The weather was grey, but I set out on a morning walk down the boulevard of my town. Goal: find a good place to be alone and do some writing. Out in the distance I saw a man walking in the opposite direction, toward me. He was tall and wore long black coattails, boots and a black hat. As he continued walking he reached for the scarf that lay around his neck and, covering the lower half of his face, plotted a course to my left. I stepped out to the empty street on my right. When finally we met and passed each other from a safe distance, we nodded our heads in greeting. Within a few moments the encounter was over, yet there was something about it that left me with a lingering, eerie feeling. Perhaps it was my mind conjuring up a scene from an empty landscape of the Old West (seriously, the streets were otherwise empty and the guy reminded me of Wyatt Earp). Or that without any words spoken between us, we knew exactly what was expected of us and filled our roles perfectly.
This is our day and we are experiencing life in the time of the coronavirus.
Living with a worldwide pandemic has been a far-reaching experience for everyone. Even those of us not directly affected by sickness, death or unemployment have experienced sweeping changes to our lifestyles, living out versions every day of what we’re seeing in the news in our own homes, jobs and lives. Certainly what we’re experiencing has opened our minds to thoughts and questions that we never considered before. One friend of mine put it this way – she said it seems like her life has been given a “reset button” - an opportunity to change things up and to re-think what is really important to her. I’ve been doing my own thinking and have come to two conclusions: The first is that I am struck with the many positive outcomes I have seen. The second conclusion is tied to the first and really is a question: How will I live differently once this is all over?
Before the pandemic, I sometimes felt that I was cramming as much as I could into each day, with many of those activities being non-essential. The shelter-in-placer order basically forced me to SLOW DOWN, and even took away the ability to do some of those unnecessary things. With less on my plate to do and to think about, I’ve felt more peace and have been better able to care for myself.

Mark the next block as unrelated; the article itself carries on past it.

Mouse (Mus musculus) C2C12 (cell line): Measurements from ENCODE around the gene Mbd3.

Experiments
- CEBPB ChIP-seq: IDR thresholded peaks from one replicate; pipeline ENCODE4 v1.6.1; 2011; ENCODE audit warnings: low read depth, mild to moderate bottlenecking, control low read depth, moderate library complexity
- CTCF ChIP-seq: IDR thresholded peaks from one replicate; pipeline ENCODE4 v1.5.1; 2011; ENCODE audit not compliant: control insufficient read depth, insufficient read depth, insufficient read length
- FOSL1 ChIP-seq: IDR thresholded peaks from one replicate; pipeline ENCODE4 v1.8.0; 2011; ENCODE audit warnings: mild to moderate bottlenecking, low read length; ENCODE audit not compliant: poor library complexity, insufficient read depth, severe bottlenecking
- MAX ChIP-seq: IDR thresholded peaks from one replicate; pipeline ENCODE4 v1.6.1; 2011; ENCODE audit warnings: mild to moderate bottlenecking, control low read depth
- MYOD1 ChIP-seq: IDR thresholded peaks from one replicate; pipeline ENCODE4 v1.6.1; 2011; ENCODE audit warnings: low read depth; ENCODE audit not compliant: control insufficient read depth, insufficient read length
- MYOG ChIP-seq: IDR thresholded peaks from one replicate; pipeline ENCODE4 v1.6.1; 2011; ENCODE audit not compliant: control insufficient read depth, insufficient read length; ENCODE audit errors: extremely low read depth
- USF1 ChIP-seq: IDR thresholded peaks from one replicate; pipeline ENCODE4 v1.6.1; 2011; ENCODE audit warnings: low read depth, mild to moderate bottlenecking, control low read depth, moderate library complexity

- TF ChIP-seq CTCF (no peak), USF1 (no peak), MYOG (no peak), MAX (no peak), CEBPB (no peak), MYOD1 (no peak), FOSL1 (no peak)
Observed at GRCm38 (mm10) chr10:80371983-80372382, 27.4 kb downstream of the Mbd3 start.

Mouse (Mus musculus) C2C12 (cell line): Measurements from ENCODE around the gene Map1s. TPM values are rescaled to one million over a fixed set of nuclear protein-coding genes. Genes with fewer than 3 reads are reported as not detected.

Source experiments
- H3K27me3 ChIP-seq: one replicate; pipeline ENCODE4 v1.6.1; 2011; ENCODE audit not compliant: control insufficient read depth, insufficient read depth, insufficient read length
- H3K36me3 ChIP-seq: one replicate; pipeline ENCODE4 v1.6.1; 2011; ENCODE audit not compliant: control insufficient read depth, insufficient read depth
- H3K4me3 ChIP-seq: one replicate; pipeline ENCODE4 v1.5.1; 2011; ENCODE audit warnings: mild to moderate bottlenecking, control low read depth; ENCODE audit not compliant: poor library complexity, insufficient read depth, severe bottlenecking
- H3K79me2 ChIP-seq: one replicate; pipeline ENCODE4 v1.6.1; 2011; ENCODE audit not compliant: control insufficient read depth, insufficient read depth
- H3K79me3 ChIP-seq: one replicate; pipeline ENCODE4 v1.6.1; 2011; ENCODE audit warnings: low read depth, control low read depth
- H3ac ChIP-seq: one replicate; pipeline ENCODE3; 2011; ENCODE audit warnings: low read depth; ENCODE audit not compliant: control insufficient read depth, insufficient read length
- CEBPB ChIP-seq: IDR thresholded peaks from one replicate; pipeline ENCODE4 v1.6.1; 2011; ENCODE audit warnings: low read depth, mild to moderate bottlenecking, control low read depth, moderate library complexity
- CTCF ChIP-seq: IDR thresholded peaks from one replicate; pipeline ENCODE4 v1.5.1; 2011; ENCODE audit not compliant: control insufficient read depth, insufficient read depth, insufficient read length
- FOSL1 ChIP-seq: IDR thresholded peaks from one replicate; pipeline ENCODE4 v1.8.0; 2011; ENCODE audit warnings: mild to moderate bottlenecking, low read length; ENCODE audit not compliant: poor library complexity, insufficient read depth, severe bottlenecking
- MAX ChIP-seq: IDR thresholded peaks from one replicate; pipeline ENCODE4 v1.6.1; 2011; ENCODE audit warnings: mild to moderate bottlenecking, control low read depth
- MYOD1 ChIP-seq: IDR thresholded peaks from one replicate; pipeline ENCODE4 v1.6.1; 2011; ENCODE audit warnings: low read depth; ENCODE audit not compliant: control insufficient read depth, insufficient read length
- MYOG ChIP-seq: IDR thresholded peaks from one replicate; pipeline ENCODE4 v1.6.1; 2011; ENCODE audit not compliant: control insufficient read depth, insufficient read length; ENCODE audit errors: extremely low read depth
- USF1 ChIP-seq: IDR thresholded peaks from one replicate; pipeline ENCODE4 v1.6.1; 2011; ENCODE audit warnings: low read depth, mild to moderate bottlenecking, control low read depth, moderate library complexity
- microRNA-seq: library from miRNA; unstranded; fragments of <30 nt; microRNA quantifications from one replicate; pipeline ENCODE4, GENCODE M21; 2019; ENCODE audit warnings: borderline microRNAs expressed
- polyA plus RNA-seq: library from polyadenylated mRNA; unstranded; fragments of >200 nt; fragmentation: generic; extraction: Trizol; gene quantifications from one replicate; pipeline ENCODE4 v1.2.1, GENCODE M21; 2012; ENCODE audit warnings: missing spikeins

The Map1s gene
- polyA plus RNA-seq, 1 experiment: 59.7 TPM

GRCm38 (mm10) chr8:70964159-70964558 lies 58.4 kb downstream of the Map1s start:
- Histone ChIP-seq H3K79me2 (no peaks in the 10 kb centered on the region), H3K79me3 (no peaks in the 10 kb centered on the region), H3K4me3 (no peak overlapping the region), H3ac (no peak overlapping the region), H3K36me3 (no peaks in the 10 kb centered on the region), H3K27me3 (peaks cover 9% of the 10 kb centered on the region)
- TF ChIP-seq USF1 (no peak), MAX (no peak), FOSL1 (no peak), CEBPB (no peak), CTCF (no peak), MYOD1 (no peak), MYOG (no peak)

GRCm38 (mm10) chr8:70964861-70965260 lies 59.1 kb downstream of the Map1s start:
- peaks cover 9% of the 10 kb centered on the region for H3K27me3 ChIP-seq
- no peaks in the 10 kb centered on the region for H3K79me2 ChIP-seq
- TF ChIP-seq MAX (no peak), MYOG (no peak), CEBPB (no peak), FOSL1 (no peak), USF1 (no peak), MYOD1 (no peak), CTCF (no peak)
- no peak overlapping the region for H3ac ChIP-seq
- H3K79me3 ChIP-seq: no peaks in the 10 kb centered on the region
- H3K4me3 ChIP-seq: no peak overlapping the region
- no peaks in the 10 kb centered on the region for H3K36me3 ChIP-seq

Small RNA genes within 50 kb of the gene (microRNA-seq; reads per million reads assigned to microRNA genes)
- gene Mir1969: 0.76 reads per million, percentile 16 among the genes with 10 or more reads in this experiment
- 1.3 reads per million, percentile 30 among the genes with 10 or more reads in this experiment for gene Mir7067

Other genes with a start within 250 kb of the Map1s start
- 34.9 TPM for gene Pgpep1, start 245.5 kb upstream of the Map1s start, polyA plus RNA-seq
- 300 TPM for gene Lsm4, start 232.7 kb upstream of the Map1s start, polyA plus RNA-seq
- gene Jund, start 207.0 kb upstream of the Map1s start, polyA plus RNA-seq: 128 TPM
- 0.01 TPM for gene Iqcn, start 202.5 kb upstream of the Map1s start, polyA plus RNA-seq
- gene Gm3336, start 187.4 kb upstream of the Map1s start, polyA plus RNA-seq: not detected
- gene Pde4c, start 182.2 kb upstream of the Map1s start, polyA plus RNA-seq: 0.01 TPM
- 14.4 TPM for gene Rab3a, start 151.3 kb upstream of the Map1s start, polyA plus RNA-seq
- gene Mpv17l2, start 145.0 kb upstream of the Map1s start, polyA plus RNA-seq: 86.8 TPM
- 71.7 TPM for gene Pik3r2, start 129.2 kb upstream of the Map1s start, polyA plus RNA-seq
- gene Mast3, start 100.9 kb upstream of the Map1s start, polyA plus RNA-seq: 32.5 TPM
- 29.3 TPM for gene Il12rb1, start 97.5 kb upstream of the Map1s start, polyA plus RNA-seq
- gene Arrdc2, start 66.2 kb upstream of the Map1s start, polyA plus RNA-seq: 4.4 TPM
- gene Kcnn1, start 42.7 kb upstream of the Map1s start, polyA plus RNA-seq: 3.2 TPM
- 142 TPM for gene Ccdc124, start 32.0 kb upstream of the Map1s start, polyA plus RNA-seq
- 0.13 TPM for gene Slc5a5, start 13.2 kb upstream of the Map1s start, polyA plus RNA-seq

I’ve witnessed families finding new ways of engaging with each other: taking walks, riding bikes or playing ball in their front yards. For indoor activities I’m guessing that crossword puzzles have become a hot, new form of entertainment; the other day I noticed a completely sold-out puzzle section at my local Target!
We are living differently than we were before. Perhaps with this different living we are redefining for ourselves and for our families what is actually necessary to keep us entertained or keep us happy.
One thing I have really appreciated during this time is the increased solidarity I’m seeing across the U.S and the world. How ironic that it’s our physical separation from other human beings that has provided us with a compelling, shared experience. Add to that experience the common goal of knocking out this virus and you’ve got a strong sense of unity spreading across the country and world.
And speaking of the world, of no small consequence is what is happening with our planet; with the humans doing some serious hunkering down, Mother Earth has been put toward a path of healing. She is boasting better air quality, clearer skies, clearer oceans and even an awakening of wildlife. Experts have said this is like a grand, unexpected experiment in nature. I think the results are nothing short of extraordinary.
It’s clear that this strange time has definitely had its benefits, yet we can also see that the drastic changes which led to these benefits have put millions out of work and devastated our economy. A double-edged sword, it is. The question is begged: Is there middle ground? Can we find a way to restore our economy in ways that will still allow for some of these newly implemented practices to be carried forward?
Over the last month millions of employers have utilized technology and other creative means to allow employees to work from home. It is amazing what we can do when we apply our minds to a problem. I’m no economic expert, but I am sure that a sustainable work-from-home model is one key to the improved situation I’m envisioning for our future.
I know what I will try to carry forward in my own life. As far as society is concerned, it remains to be seen what will happen once this emergency is over. We’ve seen a glimpse of the good that is possible; it’s my hope we will find a way to carry at least some of it forward.
Cindy works as an employment development counselor, and is a mother and grandmother. She has lived in Sonoma County for 28 years.